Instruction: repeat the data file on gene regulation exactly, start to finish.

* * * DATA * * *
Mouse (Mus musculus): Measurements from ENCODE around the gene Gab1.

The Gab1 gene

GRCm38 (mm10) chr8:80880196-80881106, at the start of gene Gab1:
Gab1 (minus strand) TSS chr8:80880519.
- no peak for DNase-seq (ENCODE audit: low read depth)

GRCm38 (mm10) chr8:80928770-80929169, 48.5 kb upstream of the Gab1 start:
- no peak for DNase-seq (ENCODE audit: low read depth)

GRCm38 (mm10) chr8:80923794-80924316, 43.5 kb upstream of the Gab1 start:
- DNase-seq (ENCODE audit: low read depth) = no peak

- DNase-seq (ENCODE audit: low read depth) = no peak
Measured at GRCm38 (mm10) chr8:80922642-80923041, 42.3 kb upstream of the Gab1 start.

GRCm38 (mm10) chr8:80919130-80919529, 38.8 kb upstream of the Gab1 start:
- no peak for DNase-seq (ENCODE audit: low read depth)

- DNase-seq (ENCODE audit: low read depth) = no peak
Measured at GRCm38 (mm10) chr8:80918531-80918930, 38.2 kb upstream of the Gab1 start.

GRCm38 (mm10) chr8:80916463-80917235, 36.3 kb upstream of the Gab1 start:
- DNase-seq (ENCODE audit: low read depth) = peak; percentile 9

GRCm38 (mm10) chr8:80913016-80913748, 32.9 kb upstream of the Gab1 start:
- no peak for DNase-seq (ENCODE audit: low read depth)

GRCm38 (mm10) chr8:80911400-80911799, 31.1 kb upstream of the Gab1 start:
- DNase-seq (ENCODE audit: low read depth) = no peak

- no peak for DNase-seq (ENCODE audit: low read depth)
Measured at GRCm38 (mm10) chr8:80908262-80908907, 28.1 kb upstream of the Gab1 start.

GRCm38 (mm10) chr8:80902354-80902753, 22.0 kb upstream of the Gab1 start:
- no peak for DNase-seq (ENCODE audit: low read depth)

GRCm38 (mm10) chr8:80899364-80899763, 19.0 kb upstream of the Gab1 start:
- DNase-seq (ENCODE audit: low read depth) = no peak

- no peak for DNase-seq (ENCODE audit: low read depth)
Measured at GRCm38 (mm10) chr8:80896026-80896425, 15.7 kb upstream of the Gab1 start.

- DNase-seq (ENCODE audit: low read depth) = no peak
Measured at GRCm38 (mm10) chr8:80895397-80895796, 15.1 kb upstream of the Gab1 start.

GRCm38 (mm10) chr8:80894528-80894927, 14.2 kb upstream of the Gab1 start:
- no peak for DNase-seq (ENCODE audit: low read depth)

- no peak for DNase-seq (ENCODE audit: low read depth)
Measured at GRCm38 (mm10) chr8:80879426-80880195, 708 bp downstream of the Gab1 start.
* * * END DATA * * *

Mouse (Mus musculus): Measurements from ENCODE around the gene Gab1.

The Gab1 gene

GRCm38 (mm10) chr8:80880196-80881106, at the start of gene Gab1:
Gab1 (minus strand) TSS chr8:80880519.
- no peak for DNase-seq (ENCODE audit: low read depth)

GRCm38 (mm10) chr8:80928770-80929169, 48.5 kb upstream of the Gab1 start:
- no peak for DNase-seq (ENCODE audit: low read depth)

GRCm38 (mm10) chr8:80923794-80924316, 43.5 kb upstream of the Gab1 start:
- DNase-seq (ENCODE audit: low read depth) = no peak

- DNase-seq (ENCODE audit: low read depth) = no peak
Measured at GRCm38 (mm10) chr8:80922642-80923041, 42.3 kb upstream of the Gab1 start.

GRCm38 (mm10) chr8:80919130-80919529, 38.8 kb upstream of the Gab1 start:
- no peak for DNase-seq (ENCODE audit: low read depth)

- DNase-seq (ENCODE audit: low read depth) = no peak
Measured at GRCm38 (mm10) chr8:80918531-80918930, 38.2 kb upstream of the Gab1 start.

GRCm38 (mm10) chr8:80916463-80917235, 36.3 kb upstream of the Gab1 start:
- DNase-seq (ENCODE audit: low read depth) = peak; percentile 9

GRCm38 (mm10) chr8:80913016-80913748, 32.9 kb upstream of the Gab1 start:
- no peak for DNase-seq (ENCODE audit: low read depth)

GRCm38 (mm10) chr8:80911400-80911799, 31.1 kb upstream of the Gab1 start:
- DNase-seq (ENCODE audit: low read depth) = no peak

- no peak for DNase-seq (ENCODE audit: low read depth)
Measured at GRCm38 (mm10) chr8:80908262-80908907, 28.1 kb upstream of the Gab1 start.

GRCm38 (mm10) chr8:80902354-80902753, 22.0 kb upstream of the Gab1 start:
- no peak for DNase-seq (ENCODE audit: low read depth)

GRCm38 (mm10) chr8:80899364-80899763, 19.0 kb upstream of the Gab1 start:
- DNase-seq (ENCODE audit: low read depth) = no peak

- no peak for DNase-seq (ENCODE audit: low read depth)
Measured at GRCm38 (mm10) chr8:80896026-80896425, 15.7 kb upstream of the Gab1 start.

- DNase-seq (ENCODE audit: low read depth) = no peak
Measured at GRCm38 (mm10) chr8:80895397-80895796, 15.1 kb upstream of the Gab1 start.

GRCm38 (mm10) chr8:80894528-80894927, 14.2 kb upstream of the Gab1 start:
- no peak for DNase-seq (ENCODE audit: low read depth)

- no peak for DNase-seq (ENCODE audit: low read depth)
Measured at GRCm38 (mm10) chr8:80879426-80880195, 708 bp downstream of the Gab1 start.